Rosette a participé au Congrès International d’Égyptologie
Rhodes (Grèce) - du 22 au 29 mai 2008
Notre projet d'amateurs et de bénévoles met un point d'honneur à sa démarche rigoureuse et éthique. Nous avons eu l'occasion de présenter nos travaux lors du Congrès International d’Égyptologie en mai 2008. Après le séminaire d'Oxford en août 2006, consacré à l'apport de l'informatique dans l'égyptologie, voici une nouvelle occasion de mesurer la valeur de nos travaux à l'aune de la profession.
Support de la présentation Rosette
Le texte ci-dessous (en anglais) est celui que nous avons soumis à la commission en charge du Congrès. D'autres nouvelles viendront au fur et à mesure de notre préparation. Nous vous en souhaitons bonne lecture ... et n'hésitez pas à nous questionner si ce n'est pas suffisamment explicite !
A computer-assistance for the student, the epigraphist, and the philologist
The Rosette Project started with a dream: how and to what extent the technology could assist the hieroglyph reader? There are many answers to that simple question; it is our purpose today to summarize them. And we hope to convince you that this dream can become reality, even with only few but talented and committed benevolents. Moreover, we will propose some routes which may broader it toward a common standard such as Manuel du Codage (MdC) 2008, Hieroglyphs in Unicode, consistent lexicographic word lists, ?.
What is the Rosette Project today?
A three-year old online application, with still a long road ahead:
- a computer assistance to identify and read ancient egyptian texts among a catalogue of 3000+ hieroglyphs, with associated description and paleographic samples;
- including a dictionary (all Faulkner keywords with Griffith Institute authorization, and its counterpart in French by the Medjat Association), an MdC compliant graphic editor, and a corpus of translated texts;
- with systematic association between hieroglyphic display, MdC coding, transliteration, multi-language translations, and reference to source documents;
- two home-made hieroglyph fonts in Unicode format developed by the project team;
- totally free of charge and available on standard Internet, under Global Public Licence.
Why and how Rosette could contribute to Egyptology?The essential concept developed by Rosette is "integration". From original text capture, to encoding, to displaying hieroglyphs, to searching a dictionary, to capitalize a corpus of ancient texts, to make all these freely available on the Web, in a user-friend environment.
- The final product of Rosette aims at a computer tool to facilitate the access to hieroglyphic texts and Ancient Egypt culture.
- It offers several features rarely combined in one single software: hieroglyph editor (MdC compliant), lexical and syntactic analysis, text corpus storage.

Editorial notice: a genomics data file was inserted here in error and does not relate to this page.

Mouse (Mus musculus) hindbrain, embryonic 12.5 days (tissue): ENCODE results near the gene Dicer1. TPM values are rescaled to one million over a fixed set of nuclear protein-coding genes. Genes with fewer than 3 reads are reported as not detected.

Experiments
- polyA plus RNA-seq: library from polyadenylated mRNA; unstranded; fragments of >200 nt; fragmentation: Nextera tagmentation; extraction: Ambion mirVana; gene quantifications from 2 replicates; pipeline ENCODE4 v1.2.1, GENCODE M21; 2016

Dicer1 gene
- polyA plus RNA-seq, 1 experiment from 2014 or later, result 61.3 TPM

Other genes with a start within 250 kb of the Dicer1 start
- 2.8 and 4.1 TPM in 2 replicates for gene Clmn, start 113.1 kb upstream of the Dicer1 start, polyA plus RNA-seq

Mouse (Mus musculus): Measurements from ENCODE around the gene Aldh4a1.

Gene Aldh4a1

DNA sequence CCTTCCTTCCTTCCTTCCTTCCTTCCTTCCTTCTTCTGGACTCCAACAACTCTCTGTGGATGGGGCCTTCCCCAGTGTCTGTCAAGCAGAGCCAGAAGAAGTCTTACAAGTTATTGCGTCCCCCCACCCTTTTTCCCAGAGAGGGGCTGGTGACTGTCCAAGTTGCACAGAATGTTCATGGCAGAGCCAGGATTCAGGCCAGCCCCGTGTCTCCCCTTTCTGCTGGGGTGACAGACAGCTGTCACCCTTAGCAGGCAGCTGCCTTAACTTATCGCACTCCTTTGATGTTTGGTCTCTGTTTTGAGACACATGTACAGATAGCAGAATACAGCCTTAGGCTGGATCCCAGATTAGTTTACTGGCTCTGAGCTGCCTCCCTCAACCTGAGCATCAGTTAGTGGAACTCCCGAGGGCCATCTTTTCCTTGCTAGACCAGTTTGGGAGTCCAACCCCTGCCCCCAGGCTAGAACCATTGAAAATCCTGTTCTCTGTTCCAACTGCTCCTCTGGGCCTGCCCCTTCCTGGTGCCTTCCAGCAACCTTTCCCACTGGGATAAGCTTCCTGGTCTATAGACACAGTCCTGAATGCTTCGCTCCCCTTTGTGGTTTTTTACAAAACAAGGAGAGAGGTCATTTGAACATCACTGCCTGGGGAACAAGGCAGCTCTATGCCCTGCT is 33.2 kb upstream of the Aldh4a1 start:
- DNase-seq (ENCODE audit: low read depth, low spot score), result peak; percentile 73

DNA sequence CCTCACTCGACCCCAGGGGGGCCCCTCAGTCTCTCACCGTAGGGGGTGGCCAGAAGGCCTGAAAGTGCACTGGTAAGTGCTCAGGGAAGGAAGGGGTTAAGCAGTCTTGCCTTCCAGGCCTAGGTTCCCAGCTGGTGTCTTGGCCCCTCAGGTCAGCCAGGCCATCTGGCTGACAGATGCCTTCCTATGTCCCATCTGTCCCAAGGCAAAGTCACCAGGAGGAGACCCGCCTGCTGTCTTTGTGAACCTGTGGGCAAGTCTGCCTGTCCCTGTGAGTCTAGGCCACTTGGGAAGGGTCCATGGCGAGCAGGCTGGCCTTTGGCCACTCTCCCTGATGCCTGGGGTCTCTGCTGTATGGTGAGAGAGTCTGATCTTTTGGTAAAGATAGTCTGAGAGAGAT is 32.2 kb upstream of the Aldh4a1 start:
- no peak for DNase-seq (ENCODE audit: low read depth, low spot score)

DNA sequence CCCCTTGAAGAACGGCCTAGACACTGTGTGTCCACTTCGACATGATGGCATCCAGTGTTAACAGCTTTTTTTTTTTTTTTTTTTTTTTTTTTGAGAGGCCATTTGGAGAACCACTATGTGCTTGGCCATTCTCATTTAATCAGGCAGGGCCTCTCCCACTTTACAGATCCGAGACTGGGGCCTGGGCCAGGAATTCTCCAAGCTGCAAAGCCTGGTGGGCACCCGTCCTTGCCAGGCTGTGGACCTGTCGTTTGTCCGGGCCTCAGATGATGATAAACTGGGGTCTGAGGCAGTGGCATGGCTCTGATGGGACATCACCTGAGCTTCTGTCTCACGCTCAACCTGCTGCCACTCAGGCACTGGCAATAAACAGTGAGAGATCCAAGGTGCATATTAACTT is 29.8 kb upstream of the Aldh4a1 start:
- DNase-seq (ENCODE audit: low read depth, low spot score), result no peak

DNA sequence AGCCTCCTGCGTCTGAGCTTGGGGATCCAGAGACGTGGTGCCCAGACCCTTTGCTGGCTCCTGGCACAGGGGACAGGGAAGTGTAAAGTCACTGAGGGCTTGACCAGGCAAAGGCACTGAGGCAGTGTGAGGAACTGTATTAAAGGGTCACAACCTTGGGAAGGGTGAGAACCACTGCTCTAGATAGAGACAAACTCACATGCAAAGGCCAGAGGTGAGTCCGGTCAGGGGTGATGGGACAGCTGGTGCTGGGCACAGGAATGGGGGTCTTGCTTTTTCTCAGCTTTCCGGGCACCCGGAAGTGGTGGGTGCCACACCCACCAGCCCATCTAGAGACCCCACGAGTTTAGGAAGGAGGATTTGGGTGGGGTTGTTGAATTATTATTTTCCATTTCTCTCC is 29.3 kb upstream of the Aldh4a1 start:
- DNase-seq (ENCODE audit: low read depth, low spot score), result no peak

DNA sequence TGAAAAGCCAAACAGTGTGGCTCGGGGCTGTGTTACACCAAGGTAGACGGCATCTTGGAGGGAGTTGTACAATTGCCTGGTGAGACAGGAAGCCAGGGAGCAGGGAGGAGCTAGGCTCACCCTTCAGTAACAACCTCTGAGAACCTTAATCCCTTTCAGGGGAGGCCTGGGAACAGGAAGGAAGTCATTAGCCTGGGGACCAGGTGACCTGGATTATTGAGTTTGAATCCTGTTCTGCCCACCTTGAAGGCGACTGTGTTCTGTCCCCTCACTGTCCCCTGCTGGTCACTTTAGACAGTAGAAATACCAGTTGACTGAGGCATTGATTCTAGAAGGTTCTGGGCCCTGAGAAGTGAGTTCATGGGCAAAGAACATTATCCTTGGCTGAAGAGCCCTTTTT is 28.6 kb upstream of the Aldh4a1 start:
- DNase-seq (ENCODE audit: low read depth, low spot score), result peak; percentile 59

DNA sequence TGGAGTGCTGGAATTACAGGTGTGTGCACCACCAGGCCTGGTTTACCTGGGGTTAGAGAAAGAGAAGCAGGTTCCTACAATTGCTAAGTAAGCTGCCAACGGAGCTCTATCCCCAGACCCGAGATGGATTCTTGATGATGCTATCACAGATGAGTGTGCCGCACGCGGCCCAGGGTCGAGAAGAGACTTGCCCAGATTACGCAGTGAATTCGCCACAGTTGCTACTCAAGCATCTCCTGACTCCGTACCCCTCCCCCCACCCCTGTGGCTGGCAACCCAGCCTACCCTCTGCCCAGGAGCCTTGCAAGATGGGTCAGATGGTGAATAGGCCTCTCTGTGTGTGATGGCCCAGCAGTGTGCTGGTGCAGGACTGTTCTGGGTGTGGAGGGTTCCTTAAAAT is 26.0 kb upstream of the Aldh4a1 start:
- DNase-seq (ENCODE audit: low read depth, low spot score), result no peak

- It seeks at the most community-accepted standards, from an full MdC compliance, to the respect of Gardiner coding, to scalable-hieroglyphic font, to Unicode structure, to XHTML 1.0 validation of every web-page.
- Interactive concept: based on the Wiki approach, with an additional security control, it will allow everyone to contribute to a community knowledge repository.
- Multi-language: so far available in French, English, and partly Arabic, the entire application is built to support as many languages as needed, should native translators be candidate.
- A benevolent contribution: surprisingly, dozens of Internet surfers joined the project and brought their own skills. To succeed, this project requires many different kinds of competencies: IT experts, mathematicians, graphists, to support epigraphists, grammarians, historians, and many students and amateurs contributing with their knowledge and time availability.
- Other ideas under evaluation : statistical analysis of hieroglyph apparition by period ; associating the genuine image to every document referenced in the database ; cross-text search tools ; OCR ; portable version (including on PDAs) ; ?
Should a worldwide standard emerge in the coming years, it could allow all texts to be encoded in a unique format, available in one single database, with a common dictionary encompassing every expert's knowledge, assisted by a syntactic engine, and in multi-language translations. Even if these standards are not ready yet, nothing prevents to start capturing the data in a temporary format. Whatever Rosette can collect from now on, it will be easy to convert and transfer it to any future "official database", blessed by the Egyptology Community, as soon as this database is created. Is not it worth starting the data collection now, in parallel with the development of the new standards?